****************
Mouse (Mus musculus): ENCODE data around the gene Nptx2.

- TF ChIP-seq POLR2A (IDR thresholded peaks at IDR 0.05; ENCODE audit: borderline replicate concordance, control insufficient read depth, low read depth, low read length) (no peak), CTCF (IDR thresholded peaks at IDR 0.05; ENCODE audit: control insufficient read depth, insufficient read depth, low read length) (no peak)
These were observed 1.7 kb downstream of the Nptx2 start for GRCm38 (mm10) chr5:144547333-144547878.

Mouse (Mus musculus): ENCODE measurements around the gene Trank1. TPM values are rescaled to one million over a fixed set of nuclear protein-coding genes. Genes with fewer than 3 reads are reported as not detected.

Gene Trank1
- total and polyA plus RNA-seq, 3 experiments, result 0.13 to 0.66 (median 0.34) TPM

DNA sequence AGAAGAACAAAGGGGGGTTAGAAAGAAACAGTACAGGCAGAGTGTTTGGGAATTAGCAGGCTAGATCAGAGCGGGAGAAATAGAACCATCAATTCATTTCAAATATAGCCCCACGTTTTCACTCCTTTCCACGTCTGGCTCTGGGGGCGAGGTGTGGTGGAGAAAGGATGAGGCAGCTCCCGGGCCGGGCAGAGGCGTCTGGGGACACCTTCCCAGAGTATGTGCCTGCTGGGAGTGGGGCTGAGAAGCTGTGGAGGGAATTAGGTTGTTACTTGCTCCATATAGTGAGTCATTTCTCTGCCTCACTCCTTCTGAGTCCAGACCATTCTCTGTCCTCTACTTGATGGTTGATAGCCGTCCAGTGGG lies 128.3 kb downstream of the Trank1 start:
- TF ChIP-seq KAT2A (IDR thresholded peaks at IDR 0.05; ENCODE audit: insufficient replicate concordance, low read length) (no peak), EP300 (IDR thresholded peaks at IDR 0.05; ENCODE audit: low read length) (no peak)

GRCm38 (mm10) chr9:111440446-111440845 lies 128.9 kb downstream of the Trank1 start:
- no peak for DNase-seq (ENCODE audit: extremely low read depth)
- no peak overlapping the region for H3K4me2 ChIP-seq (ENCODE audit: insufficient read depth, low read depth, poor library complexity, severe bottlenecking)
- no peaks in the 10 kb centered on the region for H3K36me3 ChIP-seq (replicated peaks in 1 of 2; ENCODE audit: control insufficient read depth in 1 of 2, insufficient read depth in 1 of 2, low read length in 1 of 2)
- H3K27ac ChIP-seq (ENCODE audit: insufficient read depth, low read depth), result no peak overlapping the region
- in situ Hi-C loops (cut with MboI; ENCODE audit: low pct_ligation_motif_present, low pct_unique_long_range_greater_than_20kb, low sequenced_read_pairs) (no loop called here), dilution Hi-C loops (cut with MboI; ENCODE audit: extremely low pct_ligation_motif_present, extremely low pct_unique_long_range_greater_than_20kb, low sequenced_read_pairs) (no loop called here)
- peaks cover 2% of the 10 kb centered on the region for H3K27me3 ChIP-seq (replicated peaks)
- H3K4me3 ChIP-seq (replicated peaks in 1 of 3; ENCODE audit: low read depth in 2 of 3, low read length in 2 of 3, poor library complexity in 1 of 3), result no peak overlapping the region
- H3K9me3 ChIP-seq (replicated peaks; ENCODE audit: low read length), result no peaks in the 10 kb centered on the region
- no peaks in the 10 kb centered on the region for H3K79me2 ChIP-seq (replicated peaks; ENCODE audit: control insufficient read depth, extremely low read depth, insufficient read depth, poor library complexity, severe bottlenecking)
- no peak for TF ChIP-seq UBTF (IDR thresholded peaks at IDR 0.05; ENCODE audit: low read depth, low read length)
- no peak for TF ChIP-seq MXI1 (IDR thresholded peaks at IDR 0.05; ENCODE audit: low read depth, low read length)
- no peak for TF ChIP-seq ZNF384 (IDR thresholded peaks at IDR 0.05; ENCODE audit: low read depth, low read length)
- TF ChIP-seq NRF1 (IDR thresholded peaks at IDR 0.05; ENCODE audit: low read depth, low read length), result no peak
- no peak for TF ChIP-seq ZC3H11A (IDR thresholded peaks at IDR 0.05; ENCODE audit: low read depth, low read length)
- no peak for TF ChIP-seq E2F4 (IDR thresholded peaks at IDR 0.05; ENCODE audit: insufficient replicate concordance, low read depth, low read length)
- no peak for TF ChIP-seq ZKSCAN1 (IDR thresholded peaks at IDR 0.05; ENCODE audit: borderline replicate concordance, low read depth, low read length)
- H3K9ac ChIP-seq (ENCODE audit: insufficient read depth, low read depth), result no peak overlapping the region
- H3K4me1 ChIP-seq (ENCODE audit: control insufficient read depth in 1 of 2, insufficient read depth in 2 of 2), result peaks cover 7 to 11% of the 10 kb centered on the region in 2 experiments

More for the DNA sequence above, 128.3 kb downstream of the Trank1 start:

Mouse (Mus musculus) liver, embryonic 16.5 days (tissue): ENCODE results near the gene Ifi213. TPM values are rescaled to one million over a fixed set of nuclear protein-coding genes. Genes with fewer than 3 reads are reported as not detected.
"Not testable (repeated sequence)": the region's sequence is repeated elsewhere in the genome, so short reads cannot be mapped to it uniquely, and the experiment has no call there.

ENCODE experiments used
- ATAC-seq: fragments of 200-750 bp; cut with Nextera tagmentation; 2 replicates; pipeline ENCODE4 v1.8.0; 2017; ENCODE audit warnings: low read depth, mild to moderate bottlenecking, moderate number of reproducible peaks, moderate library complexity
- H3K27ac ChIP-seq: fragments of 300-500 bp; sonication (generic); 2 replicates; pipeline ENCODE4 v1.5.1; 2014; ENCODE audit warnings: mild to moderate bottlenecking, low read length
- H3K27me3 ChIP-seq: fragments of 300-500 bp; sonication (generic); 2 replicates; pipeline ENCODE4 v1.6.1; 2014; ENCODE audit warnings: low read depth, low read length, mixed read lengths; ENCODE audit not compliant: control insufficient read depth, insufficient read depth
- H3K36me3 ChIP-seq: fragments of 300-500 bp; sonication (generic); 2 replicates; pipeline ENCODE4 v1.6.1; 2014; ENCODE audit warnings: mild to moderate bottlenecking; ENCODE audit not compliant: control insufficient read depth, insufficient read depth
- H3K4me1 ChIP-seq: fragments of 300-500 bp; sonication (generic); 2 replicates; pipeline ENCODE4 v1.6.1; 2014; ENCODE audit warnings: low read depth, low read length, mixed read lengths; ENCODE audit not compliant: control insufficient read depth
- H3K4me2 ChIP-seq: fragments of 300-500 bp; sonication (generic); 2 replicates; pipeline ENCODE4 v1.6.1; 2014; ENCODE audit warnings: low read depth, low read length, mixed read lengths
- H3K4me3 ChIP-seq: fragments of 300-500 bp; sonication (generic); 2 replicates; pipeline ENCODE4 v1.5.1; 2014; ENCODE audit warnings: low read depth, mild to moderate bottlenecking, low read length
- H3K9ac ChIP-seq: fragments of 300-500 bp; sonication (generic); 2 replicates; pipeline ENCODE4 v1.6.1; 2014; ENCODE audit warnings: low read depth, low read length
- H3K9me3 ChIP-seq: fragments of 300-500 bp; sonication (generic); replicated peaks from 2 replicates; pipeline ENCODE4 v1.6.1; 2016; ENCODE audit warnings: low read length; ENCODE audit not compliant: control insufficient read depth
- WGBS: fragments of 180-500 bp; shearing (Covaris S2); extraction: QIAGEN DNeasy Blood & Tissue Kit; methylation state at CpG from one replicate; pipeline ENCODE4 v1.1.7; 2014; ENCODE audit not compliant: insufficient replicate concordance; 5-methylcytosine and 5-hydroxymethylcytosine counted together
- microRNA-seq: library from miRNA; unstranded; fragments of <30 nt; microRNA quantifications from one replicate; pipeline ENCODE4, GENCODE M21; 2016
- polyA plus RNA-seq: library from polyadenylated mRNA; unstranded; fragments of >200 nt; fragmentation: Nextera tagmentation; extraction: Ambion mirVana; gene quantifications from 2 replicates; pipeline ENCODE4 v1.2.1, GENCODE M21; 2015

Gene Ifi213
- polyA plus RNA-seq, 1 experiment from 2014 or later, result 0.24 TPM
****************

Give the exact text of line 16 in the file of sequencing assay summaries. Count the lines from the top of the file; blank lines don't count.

- H3K4me3 ChIP-seq (replicated peaks in 1 of 3; ENCODE audit: low read depth in 2 of 3, low read length in 2 of 3, poor library complexity in 1 of 3), result no peak overlapping the region